Pharmacists failing to help on cannabis

marijuana bud

The Pharmacy Connect education program will include an overview of medicinal cannabis, including the current market in Australia

Conference Convenor Kos Sclavos said it is critically important that pharmacists are up-to-speed with the latest clinical research and legislative processes for medicinal cannabis.

“An ever increasing number of Australians accept the role of medicinal cannabis as a therapy option and its benefits in a number of therapeutic areas,” he said.

“As a member of the Epilepsy Queensland board, where the role of medicinal cannabis in specific epilepsy conditions is well documented, I am alarmed and somewhat embarrassed when patients report to me that some pharmacists could not assist them at all, on how to access product and clinical information about medicinal cannabis.

“Even if pharmacists are not willing to go through the arduous Special Access Scheme (SAS) through the TGA, they need to be informed about the products so they can assist both their patients and where relevant, their carer,” Mr Sclavos said.

As a clinical process, when medicinal cannabis is added to therapy, all other medicines will continue to be taken.

“If community pharmacies and pharmacists do not remain informed about medicinal cannabis therapies, there is a significant risk that they will see their patient’s medications dispensed elsewhere.

“Furthermore, if the community pharmacy sector does not embrace this therapeutic category, pharmacy faces the risk of dispensing occurring at specialised dispensaries—which in my opinion is against the public interest,” Mr Sclavos said.

This education session will be presented by Associate Professor Nick Lintzeris (MBBS, PhD, FAChAM), an addiction medicine specialist and collaborator at the Lambert Initiative for Cannabinoid Therapeutics—an Australian first in the field of medicinal cannabinoid research.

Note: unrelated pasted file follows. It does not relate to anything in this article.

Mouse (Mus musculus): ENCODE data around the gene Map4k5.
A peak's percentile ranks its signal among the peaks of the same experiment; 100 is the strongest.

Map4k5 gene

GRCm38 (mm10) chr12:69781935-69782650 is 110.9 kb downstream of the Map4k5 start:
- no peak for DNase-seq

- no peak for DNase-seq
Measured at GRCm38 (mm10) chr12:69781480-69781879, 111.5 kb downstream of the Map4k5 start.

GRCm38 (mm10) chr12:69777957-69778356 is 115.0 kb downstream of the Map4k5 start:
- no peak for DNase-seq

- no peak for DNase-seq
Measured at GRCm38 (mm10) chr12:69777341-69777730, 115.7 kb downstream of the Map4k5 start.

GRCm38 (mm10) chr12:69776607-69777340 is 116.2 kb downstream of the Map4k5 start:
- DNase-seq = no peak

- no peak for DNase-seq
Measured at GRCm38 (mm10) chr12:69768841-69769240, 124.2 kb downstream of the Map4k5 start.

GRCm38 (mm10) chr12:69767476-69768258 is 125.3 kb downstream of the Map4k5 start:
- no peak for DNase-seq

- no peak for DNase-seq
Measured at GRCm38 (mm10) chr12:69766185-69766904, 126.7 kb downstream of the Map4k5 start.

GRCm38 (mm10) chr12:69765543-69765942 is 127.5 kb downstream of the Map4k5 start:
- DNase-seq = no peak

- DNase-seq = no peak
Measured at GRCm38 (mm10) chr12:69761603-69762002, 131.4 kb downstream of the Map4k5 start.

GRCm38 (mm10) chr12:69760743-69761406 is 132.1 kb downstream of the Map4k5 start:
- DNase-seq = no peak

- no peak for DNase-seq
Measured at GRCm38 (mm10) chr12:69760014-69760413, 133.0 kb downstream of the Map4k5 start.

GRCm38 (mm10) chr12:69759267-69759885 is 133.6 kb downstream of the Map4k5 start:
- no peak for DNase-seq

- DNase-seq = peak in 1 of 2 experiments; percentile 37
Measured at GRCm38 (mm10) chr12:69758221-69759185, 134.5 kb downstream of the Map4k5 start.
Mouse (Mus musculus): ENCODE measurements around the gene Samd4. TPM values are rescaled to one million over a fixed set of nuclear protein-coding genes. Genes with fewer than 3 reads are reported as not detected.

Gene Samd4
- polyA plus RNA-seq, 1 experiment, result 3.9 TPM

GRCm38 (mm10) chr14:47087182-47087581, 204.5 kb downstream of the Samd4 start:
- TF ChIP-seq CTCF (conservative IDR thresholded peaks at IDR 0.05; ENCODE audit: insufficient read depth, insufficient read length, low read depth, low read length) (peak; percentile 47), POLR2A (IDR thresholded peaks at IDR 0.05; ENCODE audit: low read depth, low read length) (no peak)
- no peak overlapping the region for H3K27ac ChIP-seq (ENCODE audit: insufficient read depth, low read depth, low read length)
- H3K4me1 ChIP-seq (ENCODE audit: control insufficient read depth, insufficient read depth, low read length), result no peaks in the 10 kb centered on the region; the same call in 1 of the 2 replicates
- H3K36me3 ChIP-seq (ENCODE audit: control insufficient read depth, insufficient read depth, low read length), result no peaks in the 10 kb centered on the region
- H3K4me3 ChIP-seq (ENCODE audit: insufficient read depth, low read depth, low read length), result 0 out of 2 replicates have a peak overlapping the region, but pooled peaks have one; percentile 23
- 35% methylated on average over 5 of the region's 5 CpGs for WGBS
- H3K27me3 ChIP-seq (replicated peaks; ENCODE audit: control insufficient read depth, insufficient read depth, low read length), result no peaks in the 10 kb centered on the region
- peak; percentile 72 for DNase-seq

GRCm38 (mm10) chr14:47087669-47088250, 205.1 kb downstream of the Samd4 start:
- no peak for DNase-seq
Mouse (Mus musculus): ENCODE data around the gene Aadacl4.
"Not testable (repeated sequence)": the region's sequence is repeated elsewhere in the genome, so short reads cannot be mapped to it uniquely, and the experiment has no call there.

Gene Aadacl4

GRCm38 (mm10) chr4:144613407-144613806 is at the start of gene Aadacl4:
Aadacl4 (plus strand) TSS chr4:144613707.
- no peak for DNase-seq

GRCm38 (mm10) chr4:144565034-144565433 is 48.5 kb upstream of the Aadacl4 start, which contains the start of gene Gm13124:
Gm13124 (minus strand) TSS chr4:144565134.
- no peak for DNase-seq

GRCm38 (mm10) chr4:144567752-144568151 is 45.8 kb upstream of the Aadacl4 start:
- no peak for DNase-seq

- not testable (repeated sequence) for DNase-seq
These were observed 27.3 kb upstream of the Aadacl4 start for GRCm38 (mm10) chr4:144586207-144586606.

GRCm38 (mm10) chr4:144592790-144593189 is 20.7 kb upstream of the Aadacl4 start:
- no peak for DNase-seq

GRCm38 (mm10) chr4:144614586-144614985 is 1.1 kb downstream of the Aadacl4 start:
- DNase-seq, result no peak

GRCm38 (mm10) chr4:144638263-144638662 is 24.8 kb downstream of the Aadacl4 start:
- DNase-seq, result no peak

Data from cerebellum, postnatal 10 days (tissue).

“Professor Lintzeris is at the cutting edge of medicinal cannabis research and, most importantly, understands the role that pharmacy should and will be playing in the future.

“The Guild will be taking a leadership position on medicinal cannabis, in terms of ensuring the Australian public is armed with factual information. This key session at Pharmacy Connect should be attended by all delegates and shared with staff to ensure that community pharmacy plays an active role as this new market emerges,” Mr Sclavos said.

‘Medicinal Cannabis—an overview for pharmacists’ will be held on Sunday September 3. Full conference program is available now at:

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  1. Ronky

    I am alarmed and somewhat embarrassed that a leader of the pharmacy owners’ association thinks that it’s part of a pharmacist’s role to “assist” patients “on how to access product and clinical information about medicinal cannabis”.

    Would you assist a customer on how to access morphine and clinical information about it, before he’s even been prescribed it? Of course not (I hope). The same applies to “medicinal” cannabis, only even more so since it is not only an S8 drug, it’s an unregistered medicine (so by definition there is no “clinical information” as such, just anecdotes).

    • Jarrod McMaugh

      I’m alarmed that pharmacists pre-prepare for their role in dispensing and counselling patients on the correct use of medications by undertaking a pharmacy degree.

      Would you prepare for an eventuality that is likely to occur in the near future with a high level of media and public interest? Would you stick your head in the sand and pretend nothing is going to change, right up until the day this medication is legal and readily prescribable?